Out on Friday 28 October
The trippiest MCU movie yet. A Korean horror with brains, guts and heart. Werner Herzog’s exploration of the computer world. Raymond Briggs’s classic graphic novel brought to screen.
Yes, here's this week's new releases. Click on for our reviews of Doctor Strange, Train to Busan, Lo and Behold, Reveries of the Connected World, Starfish, Attack of the Lederhosen Zombies, Ethel & Ernest, After Love, Into the Inferno, Burn Burn Burn, NG83: When We Were B Boys, Boyz N the Hood, The Comedian’s Guide to Survival, and Let's Be Evil.
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“Who are you in this vast multi-verse, Mr. Strange?” asks Tilda Swinton’s guru The Ancient One. Arrogant, ambitious, egotistical and downright rude, Doctor – as he keeps reminding anyone who’ll listen – Stephen Strange (Benedict Cumberbatch) is straight out of the Marvel playboy playbook. Like Iron Man’s Tony Stark before him, this brilliant neurosurgeon wallows in luxury (watches, sports cars, flash pads). You just know he’s going to be taken down a peg or two.
Strange’s journey along the path of enlightenment is a typically quicksilver affair: funny, thrilling and engrossing, it sprinkles some fresh ingredients into the MCU pot to ensure this doesn’t feel like just another spandex saga. It introduces the title character just in time to take his place in 2018’s Avengers: Infinity War. On this showing, he’s a welcome addition to the universe.
Directed by Scott Derrickson (Sinister), Doctor Strange is typical of a Kevin Feige-produced Marvel movie, almost seamlessly introducing the protagonist as if he’s an old friend. An origin story crafted with the minimum of fuss (or background), it briskly establishes Strange’s aloof disposition. And it doesn’t take long before the moment that will change his life: a violent car crash leaving him unable to use to the most vital tools of his trade, his hands.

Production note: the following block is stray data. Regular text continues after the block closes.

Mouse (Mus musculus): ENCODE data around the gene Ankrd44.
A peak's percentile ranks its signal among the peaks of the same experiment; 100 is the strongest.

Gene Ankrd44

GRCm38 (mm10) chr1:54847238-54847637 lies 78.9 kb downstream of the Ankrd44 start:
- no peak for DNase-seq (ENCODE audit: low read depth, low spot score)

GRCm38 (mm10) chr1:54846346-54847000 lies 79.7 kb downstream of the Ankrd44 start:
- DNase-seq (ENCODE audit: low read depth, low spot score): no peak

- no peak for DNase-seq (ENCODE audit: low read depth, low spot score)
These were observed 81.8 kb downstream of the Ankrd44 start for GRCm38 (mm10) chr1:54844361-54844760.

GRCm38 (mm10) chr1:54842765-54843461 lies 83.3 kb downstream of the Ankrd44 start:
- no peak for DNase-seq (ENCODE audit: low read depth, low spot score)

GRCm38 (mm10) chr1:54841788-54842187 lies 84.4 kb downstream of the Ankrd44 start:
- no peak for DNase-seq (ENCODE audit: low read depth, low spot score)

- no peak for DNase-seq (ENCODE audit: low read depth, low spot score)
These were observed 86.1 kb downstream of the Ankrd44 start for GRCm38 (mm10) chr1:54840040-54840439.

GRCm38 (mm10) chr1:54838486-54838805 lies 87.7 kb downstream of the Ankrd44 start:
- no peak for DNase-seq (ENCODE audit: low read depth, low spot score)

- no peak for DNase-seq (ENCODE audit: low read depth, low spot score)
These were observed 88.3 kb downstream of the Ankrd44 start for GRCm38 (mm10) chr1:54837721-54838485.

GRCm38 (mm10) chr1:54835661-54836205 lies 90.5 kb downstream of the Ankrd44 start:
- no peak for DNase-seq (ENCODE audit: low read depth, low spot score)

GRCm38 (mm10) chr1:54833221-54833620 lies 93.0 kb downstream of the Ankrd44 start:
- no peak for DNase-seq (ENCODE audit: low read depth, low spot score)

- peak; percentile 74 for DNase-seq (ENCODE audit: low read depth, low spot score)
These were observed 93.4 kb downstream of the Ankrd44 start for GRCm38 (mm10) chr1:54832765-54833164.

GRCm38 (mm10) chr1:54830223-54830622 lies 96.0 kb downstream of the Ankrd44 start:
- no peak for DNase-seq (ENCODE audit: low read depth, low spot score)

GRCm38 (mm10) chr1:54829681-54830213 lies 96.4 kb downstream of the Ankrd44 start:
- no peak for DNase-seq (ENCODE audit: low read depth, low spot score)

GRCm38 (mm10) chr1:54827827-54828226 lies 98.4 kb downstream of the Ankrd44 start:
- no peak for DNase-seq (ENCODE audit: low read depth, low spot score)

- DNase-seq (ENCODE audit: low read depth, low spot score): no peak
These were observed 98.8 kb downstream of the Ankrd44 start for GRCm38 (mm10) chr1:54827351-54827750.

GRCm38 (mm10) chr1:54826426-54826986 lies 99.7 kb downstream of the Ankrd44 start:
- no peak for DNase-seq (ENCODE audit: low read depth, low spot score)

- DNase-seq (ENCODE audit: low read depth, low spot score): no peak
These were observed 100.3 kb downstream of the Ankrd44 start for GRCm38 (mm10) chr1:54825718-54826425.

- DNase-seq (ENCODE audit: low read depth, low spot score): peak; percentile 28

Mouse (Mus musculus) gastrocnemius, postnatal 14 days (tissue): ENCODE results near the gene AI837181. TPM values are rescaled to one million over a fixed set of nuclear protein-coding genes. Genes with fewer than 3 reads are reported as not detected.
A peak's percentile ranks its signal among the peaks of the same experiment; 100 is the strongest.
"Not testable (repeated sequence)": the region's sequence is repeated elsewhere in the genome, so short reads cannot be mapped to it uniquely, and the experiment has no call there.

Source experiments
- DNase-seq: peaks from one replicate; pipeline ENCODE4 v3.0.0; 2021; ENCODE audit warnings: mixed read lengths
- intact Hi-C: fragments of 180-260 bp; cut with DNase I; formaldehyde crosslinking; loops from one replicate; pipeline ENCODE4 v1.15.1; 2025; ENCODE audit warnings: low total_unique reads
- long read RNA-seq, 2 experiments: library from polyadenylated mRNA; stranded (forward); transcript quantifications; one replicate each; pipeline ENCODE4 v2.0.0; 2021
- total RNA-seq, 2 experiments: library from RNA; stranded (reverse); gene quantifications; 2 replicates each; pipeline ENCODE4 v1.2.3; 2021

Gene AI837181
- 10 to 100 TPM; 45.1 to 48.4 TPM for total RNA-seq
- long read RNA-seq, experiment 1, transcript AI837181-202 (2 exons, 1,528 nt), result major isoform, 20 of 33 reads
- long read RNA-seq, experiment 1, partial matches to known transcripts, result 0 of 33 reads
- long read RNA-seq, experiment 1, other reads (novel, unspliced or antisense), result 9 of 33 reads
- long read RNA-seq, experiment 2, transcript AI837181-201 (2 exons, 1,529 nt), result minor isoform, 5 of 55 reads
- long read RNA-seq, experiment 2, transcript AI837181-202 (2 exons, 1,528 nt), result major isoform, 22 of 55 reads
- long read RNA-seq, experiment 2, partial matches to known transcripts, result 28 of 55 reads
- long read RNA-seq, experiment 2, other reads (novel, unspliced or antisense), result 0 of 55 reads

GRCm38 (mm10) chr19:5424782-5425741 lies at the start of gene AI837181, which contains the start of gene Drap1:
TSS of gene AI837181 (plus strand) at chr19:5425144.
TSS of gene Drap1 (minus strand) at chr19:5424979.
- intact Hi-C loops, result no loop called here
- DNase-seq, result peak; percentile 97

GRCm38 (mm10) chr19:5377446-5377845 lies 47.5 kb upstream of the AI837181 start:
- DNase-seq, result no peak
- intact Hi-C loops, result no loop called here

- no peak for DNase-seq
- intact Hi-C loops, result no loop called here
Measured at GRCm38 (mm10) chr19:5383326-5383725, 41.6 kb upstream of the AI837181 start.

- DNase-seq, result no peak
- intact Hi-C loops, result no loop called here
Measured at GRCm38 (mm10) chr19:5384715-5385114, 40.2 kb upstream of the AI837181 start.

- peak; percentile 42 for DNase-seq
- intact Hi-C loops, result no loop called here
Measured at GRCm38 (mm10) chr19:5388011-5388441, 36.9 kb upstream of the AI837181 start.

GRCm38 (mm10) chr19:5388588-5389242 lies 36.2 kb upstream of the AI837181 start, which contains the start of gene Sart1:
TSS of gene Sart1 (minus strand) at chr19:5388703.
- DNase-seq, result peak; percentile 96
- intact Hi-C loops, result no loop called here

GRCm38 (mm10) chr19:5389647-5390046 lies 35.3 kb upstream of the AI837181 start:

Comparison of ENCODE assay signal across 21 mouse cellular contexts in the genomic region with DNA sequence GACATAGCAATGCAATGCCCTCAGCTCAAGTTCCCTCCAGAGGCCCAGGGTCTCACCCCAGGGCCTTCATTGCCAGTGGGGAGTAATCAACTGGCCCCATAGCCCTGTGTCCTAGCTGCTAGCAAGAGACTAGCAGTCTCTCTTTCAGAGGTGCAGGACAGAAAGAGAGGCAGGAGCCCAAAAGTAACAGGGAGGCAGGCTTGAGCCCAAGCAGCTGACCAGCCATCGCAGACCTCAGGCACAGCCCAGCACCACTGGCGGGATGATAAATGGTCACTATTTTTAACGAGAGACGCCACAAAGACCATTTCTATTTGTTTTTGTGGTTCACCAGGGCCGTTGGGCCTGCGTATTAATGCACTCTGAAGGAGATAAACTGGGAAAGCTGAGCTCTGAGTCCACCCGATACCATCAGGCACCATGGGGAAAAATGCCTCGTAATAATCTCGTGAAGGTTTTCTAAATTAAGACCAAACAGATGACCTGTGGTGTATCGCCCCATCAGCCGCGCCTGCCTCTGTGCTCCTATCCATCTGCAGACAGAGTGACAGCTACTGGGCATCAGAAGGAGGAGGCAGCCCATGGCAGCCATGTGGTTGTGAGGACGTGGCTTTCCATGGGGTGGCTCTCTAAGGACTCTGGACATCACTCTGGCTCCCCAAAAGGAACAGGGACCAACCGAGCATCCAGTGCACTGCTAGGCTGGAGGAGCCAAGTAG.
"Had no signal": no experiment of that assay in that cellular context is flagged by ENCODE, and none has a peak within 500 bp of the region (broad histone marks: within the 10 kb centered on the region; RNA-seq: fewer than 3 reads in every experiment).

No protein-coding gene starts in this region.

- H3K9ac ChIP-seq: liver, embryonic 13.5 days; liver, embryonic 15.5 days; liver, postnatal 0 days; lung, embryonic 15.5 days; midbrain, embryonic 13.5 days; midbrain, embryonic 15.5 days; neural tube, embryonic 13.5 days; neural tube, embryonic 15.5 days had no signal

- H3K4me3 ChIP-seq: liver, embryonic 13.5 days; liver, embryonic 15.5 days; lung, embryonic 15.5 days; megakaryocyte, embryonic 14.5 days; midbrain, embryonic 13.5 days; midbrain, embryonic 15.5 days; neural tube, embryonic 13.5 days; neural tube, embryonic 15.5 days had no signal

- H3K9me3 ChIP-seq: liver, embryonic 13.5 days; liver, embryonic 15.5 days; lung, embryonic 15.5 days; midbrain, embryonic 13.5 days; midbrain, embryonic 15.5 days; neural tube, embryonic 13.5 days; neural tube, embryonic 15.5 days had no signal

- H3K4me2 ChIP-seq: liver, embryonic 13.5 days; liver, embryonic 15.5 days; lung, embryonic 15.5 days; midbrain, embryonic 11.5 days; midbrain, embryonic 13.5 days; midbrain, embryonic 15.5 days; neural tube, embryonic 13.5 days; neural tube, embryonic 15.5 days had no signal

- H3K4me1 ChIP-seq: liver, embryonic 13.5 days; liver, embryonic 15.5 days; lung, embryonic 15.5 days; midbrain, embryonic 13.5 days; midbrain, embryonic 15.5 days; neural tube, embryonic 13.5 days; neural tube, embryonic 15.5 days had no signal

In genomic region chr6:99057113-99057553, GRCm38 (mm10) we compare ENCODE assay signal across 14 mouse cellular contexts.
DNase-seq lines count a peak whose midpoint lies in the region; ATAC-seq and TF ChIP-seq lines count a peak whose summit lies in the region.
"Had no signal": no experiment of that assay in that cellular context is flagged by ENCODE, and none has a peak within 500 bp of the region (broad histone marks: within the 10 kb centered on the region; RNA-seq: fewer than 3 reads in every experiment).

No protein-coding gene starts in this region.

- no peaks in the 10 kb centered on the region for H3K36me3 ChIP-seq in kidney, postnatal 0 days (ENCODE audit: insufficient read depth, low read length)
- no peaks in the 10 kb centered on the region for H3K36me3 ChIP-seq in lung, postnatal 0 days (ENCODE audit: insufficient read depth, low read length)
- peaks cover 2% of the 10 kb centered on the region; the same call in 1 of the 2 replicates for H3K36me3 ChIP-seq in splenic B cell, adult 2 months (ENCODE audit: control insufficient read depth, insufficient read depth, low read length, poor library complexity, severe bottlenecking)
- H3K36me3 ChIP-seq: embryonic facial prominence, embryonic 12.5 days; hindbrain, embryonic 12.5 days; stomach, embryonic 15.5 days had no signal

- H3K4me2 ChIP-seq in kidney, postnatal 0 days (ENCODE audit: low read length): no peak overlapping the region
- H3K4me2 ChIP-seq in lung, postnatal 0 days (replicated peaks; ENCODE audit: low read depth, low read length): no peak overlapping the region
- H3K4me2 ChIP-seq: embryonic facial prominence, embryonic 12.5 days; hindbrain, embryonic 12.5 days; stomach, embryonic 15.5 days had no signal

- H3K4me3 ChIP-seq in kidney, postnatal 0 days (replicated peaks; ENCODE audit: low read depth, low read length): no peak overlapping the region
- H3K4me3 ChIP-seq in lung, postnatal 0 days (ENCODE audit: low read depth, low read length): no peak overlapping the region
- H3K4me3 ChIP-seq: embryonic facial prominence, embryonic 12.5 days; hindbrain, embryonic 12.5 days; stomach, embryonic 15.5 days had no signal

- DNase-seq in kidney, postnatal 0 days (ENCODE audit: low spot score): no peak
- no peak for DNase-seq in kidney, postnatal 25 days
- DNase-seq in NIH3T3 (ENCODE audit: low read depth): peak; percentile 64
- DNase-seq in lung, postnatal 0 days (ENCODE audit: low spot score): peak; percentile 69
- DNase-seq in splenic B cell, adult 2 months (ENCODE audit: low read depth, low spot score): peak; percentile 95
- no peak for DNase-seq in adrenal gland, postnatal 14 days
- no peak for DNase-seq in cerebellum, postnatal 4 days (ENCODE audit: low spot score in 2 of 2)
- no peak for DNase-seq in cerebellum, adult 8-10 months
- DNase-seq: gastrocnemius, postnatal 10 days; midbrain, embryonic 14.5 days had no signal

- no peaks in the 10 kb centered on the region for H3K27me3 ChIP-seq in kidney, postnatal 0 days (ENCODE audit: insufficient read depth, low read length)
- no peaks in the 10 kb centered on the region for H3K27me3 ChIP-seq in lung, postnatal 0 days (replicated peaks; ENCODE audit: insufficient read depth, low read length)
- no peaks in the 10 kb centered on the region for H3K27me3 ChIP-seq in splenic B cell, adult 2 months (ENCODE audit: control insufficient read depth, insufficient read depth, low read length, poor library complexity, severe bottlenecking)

Cruelly rejecting the help of friend/lover/fellow medic, Christine Palmer (Rachel McAdams), Strange is willing to try any form of advanced surgery that might repair his crippled digits – which ultimately leads him to Kathmandu, Nepal. There he meets Mordo (Chiwetel Ejiofor), a straight-laced pupil to Swinton’s teacher who, it transpires, has the ability to access powers beyond our earthly realm.
If The Avengers’ brief is to fight physical enemies, we’re told, these sorcerers protect the world against mystic threats. Operating from several sanctums across the globe, they can leap between realities and dimensions, portal-hopping to present-day London and New York in an instant. There’s something quite arresting about seeing these warriors running through the streets of Westminster as passers-by gawp.
While Strange learns to tap into these energies and tinker with time (one scene, as he plays back-and-forth with the eating of an apple, is particularly neat), he remains desperate to find the key to healing his hands – still scarred and shaky from surgery. Meantime, he must confront Kaecilius (Mads Mikkelsen), a former pupil to The Ancient One who opens the film by stealing pages from her sacred texts pertaining to eternal life.
This pre-credits sequence leaves viewers with a teaser for what Doctor Strange has in store visually: a battle between The Ancient One and Kaecilius staged on ever-shifting buildings that seem to fold into each other, Inception-style. Flaunting hugely impressive CGI, these kaleidoscopic effects really set the tone for Marvel’s trippiest movie yet. Certainly, Derrickson and his designers live up to the surreal landscapes showcased in the original Steve Ditko-created comics.